After announcing Greece would hold a referendum to put Greece’s creditors’ demands to a vote the people of Greece overwhelmingly voted “no” to their bailout conditions. The move pushes the country closer to an exit from the eurozone as Greece’s banks are close to running out of money. The ECB would be unlikely to continue to accept Greek government debt as collateral for additional liquidity causing Greece’s banks to collapse. In order to save its banking system, Greece would then be forced to print its own currency as it can’t issue Euros. Greek leaders want to resume bailout talks, but the two parties appear far apart. While the future for Greece and its citizens is murky and will likely involve a great deal of economic pain, elsewhere and especially away from Europe the effect will likely be relatively muted.
Global markets have experienced substantial volatility over recent weeks with each twist and turn in the crisis. European markets given their direct exposure to the crisis have fared worse than the US. After the “no” vote world markets fell with Europe again dipping to a greater degree. Given Greece’s relatively small size and position in the global market, it will be unlikely to have an outsize impact on markets. In addition, most of the debt is held by public institutions and not private companies. This limits the risk of a Lehman type event causing a drastic swing in the market.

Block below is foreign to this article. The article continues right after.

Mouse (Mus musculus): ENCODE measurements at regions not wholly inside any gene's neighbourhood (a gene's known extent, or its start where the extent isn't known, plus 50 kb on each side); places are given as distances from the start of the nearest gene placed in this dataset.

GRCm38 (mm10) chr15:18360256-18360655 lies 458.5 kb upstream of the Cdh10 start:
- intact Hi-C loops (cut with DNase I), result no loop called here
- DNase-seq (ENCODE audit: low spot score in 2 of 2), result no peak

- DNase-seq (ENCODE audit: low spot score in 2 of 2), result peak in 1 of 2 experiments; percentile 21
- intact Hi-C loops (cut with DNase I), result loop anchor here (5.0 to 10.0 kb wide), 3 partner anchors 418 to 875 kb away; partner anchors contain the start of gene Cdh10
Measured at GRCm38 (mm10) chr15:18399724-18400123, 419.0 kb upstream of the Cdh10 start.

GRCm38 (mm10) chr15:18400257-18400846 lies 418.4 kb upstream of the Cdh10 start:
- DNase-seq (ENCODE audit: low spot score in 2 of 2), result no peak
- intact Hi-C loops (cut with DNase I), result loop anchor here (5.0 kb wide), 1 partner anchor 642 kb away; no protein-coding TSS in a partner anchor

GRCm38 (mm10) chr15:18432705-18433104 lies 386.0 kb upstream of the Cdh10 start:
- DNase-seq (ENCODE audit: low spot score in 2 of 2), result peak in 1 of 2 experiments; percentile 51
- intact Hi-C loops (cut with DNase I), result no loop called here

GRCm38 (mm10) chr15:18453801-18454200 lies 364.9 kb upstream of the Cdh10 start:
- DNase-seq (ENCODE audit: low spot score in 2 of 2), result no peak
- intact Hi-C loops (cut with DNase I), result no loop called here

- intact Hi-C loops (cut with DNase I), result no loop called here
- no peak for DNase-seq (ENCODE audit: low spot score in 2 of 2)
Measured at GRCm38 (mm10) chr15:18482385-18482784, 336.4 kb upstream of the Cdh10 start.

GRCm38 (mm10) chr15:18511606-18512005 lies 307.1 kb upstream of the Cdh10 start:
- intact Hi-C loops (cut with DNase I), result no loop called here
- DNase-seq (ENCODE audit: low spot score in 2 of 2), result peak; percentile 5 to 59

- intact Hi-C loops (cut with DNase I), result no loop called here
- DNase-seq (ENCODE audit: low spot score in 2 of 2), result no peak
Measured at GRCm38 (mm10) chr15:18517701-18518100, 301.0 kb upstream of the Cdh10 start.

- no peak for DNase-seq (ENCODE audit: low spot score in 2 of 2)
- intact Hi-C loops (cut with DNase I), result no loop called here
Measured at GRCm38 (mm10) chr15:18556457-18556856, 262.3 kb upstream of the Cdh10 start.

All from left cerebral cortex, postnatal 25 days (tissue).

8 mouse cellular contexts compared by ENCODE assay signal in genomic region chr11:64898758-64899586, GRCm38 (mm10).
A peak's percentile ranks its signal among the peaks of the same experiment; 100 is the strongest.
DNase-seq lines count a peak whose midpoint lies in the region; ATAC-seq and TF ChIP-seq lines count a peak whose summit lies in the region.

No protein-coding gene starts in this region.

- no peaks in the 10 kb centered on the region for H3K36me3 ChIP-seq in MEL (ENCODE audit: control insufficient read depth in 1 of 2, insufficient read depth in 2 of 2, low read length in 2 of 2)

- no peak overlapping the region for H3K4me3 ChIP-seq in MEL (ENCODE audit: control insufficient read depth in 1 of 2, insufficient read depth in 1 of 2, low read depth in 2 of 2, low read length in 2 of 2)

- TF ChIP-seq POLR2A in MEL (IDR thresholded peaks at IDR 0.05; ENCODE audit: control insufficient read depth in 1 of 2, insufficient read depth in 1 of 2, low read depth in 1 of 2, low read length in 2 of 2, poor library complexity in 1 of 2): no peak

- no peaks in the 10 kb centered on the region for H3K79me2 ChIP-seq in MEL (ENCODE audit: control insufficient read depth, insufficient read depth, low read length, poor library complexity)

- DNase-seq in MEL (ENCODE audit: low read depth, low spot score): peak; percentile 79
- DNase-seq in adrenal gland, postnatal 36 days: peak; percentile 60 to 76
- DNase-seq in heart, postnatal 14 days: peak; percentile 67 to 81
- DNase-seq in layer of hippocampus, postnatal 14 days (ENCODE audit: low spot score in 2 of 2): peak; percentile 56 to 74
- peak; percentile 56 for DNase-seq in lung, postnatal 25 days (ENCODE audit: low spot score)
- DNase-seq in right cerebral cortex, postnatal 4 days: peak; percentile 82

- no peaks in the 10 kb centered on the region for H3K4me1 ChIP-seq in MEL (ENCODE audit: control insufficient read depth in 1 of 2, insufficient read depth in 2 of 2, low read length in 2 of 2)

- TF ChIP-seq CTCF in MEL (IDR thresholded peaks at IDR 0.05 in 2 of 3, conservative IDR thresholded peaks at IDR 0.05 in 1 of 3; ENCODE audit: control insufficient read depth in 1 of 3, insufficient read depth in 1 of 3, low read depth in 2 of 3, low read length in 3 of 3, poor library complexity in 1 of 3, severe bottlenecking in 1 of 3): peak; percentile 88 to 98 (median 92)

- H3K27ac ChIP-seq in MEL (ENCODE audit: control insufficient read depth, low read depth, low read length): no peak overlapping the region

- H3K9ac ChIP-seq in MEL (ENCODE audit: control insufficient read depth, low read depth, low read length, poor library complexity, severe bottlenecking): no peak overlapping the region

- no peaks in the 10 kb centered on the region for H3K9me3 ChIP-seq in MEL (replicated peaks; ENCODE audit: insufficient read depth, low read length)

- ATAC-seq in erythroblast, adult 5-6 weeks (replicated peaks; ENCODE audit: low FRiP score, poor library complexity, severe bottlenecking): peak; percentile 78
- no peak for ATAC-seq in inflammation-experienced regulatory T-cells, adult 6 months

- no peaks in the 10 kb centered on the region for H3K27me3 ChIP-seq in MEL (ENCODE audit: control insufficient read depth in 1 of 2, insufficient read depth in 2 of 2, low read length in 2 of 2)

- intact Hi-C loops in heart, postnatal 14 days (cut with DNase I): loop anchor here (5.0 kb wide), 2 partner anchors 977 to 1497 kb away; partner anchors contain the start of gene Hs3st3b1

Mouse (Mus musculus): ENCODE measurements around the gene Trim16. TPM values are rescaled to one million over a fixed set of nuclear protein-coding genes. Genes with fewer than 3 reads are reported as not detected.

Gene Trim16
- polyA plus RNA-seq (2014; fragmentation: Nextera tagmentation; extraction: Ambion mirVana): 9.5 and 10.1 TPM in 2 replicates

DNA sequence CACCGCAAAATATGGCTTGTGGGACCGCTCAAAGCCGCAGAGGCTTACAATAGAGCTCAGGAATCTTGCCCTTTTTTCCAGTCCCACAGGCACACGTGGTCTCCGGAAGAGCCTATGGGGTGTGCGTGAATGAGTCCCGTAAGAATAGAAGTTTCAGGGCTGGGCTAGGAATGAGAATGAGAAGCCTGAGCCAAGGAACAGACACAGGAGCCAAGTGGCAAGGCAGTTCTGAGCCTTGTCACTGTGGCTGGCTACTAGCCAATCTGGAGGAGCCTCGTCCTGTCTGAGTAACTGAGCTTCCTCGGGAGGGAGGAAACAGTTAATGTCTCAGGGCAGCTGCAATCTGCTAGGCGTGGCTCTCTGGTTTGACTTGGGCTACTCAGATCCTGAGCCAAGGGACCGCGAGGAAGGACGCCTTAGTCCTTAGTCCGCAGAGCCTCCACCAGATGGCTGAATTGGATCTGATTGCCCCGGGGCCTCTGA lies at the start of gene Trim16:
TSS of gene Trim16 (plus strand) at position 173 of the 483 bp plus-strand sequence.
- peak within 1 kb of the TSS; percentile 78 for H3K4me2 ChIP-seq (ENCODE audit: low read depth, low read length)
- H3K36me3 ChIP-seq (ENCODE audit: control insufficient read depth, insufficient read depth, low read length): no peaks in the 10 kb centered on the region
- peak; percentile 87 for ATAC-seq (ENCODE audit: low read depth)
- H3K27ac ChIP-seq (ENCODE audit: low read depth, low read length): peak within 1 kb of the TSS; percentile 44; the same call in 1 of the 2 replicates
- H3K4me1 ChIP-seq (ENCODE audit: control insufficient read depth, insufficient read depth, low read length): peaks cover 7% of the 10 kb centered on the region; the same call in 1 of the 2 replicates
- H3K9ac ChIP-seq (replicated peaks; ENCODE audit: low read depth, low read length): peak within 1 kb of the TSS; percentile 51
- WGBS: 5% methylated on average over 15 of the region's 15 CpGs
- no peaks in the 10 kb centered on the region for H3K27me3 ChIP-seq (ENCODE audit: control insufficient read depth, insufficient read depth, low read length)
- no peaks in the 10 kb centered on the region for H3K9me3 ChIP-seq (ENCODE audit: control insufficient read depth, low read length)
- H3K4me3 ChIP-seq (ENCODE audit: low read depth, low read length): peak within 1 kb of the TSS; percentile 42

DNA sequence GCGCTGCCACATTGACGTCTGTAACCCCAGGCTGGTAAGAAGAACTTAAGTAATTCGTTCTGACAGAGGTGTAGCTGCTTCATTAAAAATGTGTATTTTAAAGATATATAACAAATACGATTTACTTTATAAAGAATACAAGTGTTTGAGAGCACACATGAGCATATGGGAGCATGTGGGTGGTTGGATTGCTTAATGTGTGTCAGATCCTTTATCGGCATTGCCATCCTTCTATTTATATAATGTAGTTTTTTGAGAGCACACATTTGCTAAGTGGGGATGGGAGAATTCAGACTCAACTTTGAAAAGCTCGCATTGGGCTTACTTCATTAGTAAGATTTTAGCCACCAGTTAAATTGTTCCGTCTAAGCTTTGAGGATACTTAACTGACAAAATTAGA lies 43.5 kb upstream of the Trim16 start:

A potential concern would be other countries with weaker credit possibly following the path of Greece. European leaders would want to deter this possibility, but if this were to happen, the high quality fixed income allocation we recommend would help protect your portfolio and counter any weakness on the equity side; specifically from international holdings. On the equity side, markets will be volatile, with Europe seeing larger swings given their direct exposure to Greece. Despite the international volatility, we continue to recommend maintaining exposure to stock markets outside the US. Attempting to time the market by moving out of international equity until the situation in Greece is settled is likely to cause more harm than good for a portfolio.
While you may be tempted to throw in the towel on equities, and international equities in particular, it’s important to remember that major market moving events periodically occur. Not overreacting and remaining broadly diversified is key to staying on track to meet your long term investment goals.
Index Performance June 2Q YTD Trl 1Yr
US Stock (Russell 3000) -1.67% 0.14% 1.94% 7.29%
Foreign Stock (FTSE AW ex US) -2.70% 0.96% 4.79% -4.10%
Total US Bond Mkt. (BarCap Aggregate) -1.09% -1.68% -0.10% 1.86%
Short US Gov. Bonds (BarCap Gov 1-5 Yr) -0.09% 0.03% 0.90% 1.32%
Municipal Bonds (BarCap 1-10yr Muni) 0.04% -0.51% 0.32% 1.74%
Cash (ML 3Month T-Bill) 0.00% 0.01% 0.01% 0.02%
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